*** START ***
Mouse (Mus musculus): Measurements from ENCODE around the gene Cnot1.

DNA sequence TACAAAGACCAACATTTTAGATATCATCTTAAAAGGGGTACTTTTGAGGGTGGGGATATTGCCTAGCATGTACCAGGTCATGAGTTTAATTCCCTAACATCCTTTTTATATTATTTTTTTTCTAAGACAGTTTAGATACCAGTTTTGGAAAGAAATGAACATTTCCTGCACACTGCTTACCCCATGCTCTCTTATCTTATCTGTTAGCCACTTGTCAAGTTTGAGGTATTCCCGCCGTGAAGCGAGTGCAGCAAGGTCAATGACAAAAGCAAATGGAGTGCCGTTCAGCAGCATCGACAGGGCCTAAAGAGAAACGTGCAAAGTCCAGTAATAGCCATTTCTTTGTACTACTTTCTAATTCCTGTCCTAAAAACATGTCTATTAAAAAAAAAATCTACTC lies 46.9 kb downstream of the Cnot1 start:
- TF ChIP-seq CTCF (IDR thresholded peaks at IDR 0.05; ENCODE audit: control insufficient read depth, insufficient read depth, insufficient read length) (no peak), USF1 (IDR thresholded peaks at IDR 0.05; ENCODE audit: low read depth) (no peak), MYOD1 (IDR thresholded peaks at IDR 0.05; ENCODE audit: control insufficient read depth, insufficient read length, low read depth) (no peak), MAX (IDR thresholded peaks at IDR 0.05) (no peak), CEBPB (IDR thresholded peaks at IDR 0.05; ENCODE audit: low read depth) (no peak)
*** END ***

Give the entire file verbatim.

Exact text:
Mouse (Mus musculus): Measurements from ENCODE around the gene Cnot1.

DNA sequence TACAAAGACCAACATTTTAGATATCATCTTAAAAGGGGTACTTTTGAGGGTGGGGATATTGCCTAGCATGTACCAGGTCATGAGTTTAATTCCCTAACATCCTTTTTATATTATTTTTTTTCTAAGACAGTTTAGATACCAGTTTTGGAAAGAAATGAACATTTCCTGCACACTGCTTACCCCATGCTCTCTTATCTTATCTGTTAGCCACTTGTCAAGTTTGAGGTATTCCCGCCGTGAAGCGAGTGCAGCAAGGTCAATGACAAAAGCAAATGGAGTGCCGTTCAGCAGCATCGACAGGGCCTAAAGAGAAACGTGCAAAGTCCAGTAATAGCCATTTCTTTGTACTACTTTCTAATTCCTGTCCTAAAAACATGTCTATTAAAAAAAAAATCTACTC lies 46.9 kb downstream of the Cnot1 start:
- TF ChIP-seq CTCF (IDR thresholded peaks at IDR 0.05; ENCODE audit: control insufficient read depth, insufficient read depth, insufficient read length) (no peak), USF1 (IDR thresholded peaks at IDR 0.05; ENCODE audit: low read depth) (no peak), MYOD1 (IDR thresholded peaks at IDR 0.05; ENCODE audit: control insufficient read depth, insufficient read length, low read depth) (no peak), MAX (IDR thresholded peaks at IDR 0.05) (no peak), CEBPB (IDR thresholded peaks at IDR 0.05; ENCODE audit: low read depth) (no peak)